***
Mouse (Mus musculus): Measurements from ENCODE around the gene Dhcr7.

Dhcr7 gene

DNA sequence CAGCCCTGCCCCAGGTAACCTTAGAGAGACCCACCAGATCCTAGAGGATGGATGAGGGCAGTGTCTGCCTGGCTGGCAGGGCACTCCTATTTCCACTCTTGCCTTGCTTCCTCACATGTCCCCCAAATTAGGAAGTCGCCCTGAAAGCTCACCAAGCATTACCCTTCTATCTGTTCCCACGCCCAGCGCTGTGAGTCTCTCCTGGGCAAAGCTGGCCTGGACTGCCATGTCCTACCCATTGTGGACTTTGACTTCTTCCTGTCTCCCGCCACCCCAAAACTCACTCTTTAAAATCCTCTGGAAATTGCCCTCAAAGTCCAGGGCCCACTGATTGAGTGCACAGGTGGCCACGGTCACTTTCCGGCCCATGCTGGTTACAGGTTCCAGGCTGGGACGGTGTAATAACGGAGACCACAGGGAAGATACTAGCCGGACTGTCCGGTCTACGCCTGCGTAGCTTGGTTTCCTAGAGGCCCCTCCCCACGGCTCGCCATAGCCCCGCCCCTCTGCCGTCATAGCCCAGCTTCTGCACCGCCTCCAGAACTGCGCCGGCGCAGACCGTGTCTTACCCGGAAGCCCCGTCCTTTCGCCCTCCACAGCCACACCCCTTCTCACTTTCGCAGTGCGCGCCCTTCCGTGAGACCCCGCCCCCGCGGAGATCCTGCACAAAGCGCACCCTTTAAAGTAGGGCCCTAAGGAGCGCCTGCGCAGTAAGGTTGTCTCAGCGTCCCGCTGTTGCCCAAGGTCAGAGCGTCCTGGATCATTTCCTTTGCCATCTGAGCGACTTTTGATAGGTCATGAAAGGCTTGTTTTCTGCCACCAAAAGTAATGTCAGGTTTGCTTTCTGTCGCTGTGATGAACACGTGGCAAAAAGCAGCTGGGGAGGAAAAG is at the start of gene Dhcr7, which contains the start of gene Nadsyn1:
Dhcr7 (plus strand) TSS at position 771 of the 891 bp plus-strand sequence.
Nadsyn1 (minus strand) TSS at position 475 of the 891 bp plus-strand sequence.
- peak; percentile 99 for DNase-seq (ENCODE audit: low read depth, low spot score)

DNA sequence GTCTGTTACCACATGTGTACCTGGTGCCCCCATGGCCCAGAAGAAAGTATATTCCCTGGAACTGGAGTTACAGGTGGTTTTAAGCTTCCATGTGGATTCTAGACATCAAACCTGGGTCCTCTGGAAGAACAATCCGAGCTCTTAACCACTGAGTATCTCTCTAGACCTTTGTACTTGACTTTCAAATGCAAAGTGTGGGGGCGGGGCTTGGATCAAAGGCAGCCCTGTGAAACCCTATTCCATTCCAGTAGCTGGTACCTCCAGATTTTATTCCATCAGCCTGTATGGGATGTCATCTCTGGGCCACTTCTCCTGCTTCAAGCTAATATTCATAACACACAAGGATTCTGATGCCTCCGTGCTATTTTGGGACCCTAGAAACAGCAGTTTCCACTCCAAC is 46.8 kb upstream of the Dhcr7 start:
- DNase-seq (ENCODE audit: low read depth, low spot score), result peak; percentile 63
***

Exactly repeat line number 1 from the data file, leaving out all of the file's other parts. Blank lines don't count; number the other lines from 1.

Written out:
Mouse (Mus musculus): Measurements from ENCODE around the gene Dhcr7.